Tommaso’s renewal and enlargement of the palazzo gave him the opportunity to make the ‘salons and halls with beautiful and rich architecture’ (‘salotti e sale ordinate con bella, e ricca architettura’) that Bocchi is speaking of, and there were so many of them, that ‘a very great number of people can splendidly go about there’ (‘grandissimo numero di huomini si possono nobilmente adagiare’). Most of these stately rooms will have been situated in the palazzo’s new western wing.

Bocchi does not mention when exactly Tommaso realized this grand project for his father, but in documents from 1569 relating to the palazzo, Valentina Catalucci found evidence for sudden, grand-scale building activities having been begun in that year. Quite probably, these activities had everything to do with Pope Pius V bestowing the title of barone di Porcigliano on Agostino and Tommaso the year before. Apparently, father and son were eager to show their newly acquired status by renewing and enlarging their palazzo, even if this had just been completed. Agostino entrusted his son, who at the time was only 24 years old, with the project. How daunting his task was, can be inferred from the fact that the new palazzo was only finished in 1576. By that time, Tommaso had already been dead for four years. His father, however, lived to see the work completed.  

We have already seen that, in choosing the location for his palazzo, Agostino had taken the Roman palazzo Altoviti as his example. Now Tommaso’s project shows that, when it came to deciding about the new palazzo Del Nero’s form and lay-out, he directed his attention to this same palazzo. Bocchi writes that Tommaso’s palazzo ‘is divided into two houses, as is shown on the outside by the two portals and the many windows’ (‘È diviso questo palazzo in due casamenti, come di fuori mostrano le due porte e le molte finestre’). The same division could be seen in palazzo Altoviti, which also had a portal on either side of its eastern facade. (fig. 4). 

Fig. 4 Old photograph of the east facade of palazzo Altoviti.
Another feature that palazzo Del Nero borrowed from palazzo Altoviti, was the conspicuous roof loggia. Admittedly, Palazzo Altoviti’s roof loggia had paired instead of single columns, but, as on palazzo Del Nero, it crowned its northern, its eastern as well as its southern wings. (fig. 5) In the nineteenth century, this loggia was filled in.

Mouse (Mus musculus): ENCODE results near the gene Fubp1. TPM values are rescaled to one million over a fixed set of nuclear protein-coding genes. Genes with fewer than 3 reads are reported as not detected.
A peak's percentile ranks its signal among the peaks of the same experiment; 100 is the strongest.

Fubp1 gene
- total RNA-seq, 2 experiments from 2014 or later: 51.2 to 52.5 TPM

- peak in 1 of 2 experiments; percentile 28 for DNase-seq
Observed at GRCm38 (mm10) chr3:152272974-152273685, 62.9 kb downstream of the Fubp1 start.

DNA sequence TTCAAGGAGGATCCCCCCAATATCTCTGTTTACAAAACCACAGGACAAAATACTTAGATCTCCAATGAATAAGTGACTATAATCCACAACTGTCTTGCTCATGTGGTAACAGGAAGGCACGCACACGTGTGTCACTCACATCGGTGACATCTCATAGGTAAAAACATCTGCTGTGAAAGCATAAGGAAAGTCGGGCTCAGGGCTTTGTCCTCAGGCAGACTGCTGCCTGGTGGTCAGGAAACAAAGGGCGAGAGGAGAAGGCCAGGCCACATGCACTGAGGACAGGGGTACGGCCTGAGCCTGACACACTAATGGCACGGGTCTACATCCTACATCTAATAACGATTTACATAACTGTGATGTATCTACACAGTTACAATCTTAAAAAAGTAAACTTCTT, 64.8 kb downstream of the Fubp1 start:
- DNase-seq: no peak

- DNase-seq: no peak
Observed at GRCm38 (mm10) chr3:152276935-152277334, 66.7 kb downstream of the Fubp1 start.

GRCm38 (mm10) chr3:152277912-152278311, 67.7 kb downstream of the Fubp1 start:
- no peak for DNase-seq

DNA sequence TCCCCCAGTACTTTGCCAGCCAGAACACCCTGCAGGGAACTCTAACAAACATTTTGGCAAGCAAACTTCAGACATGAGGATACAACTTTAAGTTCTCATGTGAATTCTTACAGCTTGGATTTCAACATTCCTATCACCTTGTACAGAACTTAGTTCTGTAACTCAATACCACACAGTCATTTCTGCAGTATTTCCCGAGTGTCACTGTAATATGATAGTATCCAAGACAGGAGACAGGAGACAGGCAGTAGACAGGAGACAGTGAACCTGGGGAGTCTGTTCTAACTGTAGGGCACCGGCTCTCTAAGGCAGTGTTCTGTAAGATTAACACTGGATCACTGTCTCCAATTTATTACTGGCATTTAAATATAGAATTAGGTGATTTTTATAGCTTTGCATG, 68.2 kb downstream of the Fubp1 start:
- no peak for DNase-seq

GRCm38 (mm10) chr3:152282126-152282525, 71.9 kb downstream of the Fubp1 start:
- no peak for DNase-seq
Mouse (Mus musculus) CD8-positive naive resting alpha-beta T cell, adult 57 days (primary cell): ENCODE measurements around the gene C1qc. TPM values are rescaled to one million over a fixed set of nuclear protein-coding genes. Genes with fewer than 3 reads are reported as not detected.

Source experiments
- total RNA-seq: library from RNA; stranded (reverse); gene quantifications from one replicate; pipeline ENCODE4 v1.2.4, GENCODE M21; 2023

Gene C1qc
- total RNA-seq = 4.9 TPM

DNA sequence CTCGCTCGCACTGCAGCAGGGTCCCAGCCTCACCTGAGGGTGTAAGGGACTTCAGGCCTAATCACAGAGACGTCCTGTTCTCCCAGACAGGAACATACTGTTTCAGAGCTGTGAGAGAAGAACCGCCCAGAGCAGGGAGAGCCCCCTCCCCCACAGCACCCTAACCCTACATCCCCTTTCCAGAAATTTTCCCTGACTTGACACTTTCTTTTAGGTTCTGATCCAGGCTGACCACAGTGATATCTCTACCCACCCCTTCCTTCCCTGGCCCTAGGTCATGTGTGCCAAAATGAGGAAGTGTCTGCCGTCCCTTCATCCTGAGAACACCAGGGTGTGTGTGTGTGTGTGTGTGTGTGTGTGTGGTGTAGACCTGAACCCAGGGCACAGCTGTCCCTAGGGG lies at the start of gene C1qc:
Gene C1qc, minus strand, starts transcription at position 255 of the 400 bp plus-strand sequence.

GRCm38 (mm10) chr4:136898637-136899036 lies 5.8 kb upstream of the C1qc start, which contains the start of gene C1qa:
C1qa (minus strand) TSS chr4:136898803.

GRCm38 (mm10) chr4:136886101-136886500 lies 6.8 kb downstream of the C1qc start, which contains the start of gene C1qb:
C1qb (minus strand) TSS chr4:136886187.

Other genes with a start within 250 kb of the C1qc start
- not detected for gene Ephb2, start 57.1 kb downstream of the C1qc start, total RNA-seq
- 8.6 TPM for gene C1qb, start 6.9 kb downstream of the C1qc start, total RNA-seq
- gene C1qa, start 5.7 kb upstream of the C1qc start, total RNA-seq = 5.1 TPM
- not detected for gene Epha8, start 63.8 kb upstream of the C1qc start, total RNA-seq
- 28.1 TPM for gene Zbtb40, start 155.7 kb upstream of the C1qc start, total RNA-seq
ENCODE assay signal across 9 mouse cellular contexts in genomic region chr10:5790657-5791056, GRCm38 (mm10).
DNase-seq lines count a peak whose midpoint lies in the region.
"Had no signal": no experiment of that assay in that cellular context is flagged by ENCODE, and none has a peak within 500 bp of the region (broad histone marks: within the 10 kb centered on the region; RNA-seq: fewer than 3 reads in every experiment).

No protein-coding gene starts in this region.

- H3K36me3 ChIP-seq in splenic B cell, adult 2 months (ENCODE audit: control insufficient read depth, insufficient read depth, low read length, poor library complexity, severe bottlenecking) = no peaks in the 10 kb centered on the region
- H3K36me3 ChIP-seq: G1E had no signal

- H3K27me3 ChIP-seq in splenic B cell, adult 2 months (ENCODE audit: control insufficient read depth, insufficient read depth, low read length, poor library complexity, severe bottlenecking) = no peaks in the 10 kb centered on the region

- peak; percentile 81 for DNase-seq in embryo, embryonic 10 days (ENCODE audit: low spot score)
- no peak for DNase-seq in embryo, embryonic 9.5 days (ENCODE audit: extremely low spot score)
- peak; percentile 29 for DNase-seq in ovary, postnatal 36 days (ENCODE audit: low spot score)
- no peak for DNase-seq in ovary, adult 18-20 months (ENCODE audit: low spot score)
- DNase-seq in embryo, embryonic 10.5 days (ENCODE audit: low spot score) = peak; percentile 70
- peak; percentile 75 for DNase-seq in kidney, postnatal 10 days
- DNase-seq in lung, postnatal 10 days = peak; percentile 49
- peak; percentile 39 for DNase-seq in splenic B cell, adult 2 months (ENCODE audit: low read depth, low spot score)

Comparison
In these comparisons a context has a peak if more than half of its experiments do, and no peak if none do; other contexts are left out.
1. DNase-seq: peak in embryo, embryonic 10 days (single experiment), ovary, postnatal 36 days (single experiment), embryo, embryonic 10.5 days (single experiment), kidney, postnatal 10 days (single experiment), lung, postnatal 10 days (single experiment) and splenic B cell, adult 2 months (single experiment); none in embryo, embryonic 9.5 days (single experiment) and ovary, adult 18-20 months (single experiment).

Fig. 5 Palazzo Altoviti shortly before its demolishment.
What conspicuously lacked from palazzo’s Del Nero’s Arno facade, is the loggetta that so prominently figured on palazzo Altoviti’s Tiber facade. This three-tiered loggetta, sometimes attributed to the famous architect Giacomo Barozzi da Vignola, Bindo had ordered to be built against the adjacent houses that, in 1552/53, he had bought and attached to his palazzo. The loggetta rested on four arched pillars that rose from the river bank. It formed one whole with the salon, or loggia, that Bindo had projected onto the Tiber facade and that he had asked Vasari to profusively decorate with frescoes. Presumably, Tommaso found palazzo Del Nero’s Arno wing and facade too narrow to follow his uncle’s example Instead, he applied Bindo’s device of a salone-cum-loggetta in his new west wing, as is made clear by the 1590 print and by Bocchi’s words, cited here above, namely that the spectator viewing palazzo Del Nero’s west facade was drawn to ‘an elegant gallery, that corresponds to the great hall and is adorned with a balustrade and is extraordinary beautiful.’ And although Tommaso Del Nero kept his loggetta within the alignment of the facade, with only its balustrade protruding, it resembled Bindo’s loggetta in that it was visually supported by the pilasters that framed the ground floor entrance underneath it. (fig. 3) Evidently, Tommaso did not literally copy Bindo’s device. He not only kept the loggetta within the facade, he also had a salone and loggetta built not on the ground floor but on the piano nobile. Furthermore, his loggetta was two- instead of three-tiered. It did, however, just as Bindo’s loggetta, feature round columns. Regarding the salone, Bocchi tells us that Tommaso had a fresco brought there, which he himself had painted earlier in another room of the palazzo. Obviously, he thought the main room of the building had to feature frescoes, as was the case in his uncle’s loggia.

It has been suggested that Bindo had his loggia and loggetta projected onto the river facade for the sake of the beautiful view over the Tiber. Admittedly, the view was beautiful, for it included Castel Sant’Angelo. One might, however, wonder if Bindo and his contemporaries were as charmed by picturesque views as we are today. In fact, it would not be surprising if Bindo, had he had the opportunity of building a whole new west wing and facade to his palazzo, would have opted for a solution similar to the one chosen later on by his Florentine nephew.